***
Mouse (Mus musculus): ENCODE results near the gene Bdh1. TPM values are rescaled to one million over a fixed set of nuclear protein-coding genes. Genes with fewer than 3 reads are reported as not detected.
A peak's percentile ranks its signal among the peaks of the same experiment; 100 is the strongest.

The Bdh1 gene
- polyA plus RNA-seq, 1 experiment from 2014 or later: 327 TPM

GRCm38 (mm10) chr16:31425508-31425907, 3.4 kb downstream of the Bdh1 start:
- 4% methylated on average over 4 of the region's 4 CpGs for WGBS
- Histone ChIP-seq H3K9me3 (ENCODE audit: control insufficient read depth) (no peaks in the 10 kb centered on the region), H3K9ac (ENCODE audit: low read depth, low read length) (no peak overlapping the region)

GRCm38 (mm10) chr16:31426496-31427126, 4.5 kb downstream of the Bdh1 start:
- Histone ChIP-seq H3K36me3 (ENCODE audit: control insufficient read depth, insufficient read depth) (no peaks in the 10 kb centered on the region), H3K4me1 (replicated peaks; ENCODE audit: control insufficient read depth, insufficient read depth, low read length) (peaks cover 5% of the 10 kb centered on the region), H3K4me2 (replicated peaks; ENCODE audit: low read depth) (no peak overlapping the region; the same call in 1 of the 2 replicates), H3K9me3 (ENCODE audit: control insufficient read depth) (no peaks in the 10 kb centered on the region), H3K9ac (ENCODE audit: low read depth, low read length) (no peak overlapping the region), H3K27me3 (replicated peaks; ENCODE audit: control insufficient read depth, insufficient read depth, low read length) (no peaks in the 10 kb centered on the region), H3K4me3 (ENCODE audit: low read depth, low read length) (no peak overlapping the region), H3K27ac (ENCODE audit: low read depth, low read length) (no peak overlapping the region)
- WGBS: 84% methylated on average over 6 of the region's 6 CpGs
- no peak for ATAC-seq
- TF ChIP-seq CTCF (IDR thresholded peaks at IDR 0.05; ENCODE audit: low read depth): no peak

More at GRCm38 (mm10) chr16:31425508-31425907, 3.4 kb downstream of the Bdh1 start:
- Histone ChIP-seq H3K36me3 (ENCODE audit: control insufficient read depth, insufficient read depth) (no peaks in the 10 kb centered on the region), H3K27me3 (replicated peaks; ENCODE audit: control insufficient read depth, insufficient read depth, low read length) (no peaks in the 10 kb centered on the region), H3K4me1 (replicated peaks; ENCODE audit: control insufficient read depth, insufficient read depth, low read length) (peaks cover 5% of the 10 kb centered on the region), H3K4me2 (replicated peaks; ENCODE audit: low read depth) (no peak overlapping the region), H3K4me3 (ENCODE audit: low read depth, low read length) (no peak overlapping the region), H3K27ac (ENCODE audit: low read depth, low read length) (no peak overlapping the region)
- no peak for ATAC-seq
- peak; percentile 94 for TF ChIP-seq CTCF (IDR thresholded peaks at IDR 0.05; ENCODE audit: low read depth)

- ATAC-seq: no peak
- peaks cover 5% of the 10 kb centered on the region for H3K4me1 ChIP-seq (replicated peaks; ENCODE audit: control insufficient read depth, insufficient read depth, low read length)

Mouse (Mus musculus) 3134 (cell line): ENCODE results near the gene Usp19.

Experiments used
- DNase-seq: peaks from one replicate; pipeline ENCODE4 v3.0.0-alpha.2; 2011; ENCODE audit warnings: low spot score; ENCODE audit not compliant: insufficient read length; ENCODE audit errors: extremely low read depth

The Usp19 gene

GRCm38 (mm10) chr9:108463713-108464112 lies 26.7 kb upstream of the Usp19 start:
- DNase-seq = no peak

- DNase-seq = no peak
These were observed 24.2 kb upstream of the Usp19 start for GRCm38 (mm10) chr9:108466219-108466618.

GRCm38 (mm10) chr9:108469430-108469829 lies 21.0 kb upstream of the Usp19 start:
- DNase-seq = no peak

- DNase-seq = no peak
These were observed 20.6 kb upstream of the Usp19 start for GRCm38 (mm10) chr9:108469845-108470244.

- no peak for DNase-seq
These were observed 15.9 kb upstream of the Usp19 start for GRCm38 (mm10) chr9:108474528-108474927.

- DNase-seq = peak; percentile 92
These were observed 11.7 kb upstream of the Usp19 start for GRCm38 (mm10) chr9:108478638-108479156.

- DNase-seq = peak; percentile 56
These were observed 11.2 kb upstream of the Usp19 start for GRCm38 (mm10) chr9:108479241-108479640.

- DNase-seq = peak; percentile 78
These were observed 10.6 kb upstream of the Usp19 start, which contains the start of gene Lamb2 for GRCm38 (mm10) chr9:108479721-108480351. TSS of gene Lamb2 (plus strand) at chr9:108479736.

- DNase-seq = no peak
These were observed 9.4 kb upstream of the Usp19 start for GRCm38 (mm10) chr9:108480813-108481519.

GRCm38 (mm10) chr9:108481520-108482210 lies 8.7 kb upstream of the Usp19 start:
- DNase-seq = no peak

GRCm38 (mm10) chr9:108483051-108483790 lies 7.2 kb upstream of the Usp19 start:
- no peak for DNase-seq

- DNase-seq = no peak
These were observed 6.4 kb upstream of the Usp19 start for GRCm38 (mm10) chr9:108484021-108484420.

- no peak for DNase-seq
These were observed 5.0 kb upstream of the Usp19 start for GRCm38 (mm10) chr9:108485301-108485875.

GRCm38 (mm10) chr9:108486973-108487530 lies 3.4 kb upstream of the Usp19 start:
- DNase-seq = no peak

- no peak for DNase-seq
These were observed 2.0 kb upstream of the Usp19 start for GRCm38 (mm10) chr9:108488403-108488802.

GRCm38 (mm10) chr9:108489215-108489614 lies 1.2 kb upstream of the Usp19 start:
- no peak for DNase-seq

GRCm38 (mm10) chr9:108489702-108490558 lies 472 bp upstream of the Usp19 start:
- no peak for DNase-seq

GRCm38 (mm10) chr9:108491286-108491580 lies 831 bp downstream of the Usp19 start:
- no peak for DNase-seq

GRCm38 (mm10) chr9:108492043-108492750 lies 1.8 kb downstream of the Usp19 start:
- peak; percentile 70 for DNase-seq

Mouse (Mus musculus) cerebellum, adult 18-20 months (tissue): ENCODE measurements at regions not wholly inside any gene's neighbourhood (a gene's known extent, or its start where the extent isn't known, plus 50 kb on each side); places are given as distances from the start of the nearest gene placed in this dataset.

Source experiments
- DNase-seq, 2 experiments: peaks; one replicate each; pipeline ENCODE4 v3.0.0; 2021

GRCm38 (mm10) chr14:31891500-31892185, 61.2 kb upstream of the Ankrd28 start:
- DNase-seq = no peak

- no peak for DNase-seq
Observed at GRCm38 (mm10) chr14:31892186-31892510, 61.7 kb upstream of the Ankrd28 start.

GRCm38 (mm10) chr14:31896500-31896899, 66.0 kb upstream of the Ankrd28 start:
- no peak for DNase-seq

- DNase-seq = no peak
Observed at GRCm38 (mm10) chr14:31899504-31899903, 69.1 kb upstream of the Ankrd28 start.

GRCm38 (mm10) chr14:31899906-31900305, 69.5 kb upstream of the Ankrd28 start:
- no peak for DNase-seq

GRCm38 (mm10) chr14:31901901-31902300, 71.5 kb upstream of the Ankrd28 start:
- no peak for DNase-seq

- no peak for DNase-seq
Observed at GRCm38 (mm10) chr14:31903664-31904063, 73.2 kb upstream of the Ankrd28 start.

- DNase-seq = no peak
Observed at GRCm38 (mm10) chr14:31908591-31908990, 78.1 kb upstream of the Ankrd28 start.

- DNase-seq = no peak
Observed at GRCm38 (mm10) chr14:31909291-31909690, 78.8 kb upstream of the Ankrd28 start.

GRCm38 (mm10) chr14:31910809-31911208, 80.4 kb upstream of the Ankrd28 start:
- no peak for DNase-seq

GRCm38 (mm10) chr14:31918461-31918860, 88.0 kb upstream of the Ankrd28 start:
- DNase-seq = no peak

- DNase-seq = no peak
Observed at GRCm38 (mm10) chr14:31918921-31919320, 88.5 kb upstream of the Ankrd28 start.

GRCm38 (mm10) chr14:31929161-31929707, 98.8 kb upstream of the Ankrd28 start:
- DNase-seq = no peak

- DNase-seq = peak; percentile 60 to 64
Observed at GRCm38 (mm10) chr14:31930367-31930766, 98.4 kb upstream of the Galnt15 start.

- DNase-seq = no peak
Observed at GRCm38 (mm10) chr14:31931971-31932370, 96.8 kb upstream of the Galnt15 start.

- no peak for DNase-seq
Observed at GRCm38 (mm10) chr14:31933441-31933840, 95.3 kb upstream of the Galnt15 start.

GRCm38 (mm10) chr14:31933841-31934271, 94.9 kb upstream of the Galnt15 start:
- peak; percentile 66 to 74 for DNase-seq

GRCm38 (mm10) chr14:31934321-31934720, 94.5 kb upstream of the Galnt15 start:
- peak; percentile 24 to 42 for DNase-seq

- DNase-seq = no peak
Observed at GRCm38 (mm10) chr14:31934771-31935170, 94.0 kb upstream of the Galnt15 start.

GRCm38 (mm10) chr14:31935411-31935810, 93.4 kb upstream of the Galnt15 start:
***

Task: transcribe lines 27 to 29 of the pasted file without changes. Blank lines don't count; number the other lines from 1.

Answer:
GRCm38 (mm10) chr9:108469430-108469829 lies 21.0 kb upstream of the Usp19 start:
- DNase-seq = no peak

- DNase-seq = no peak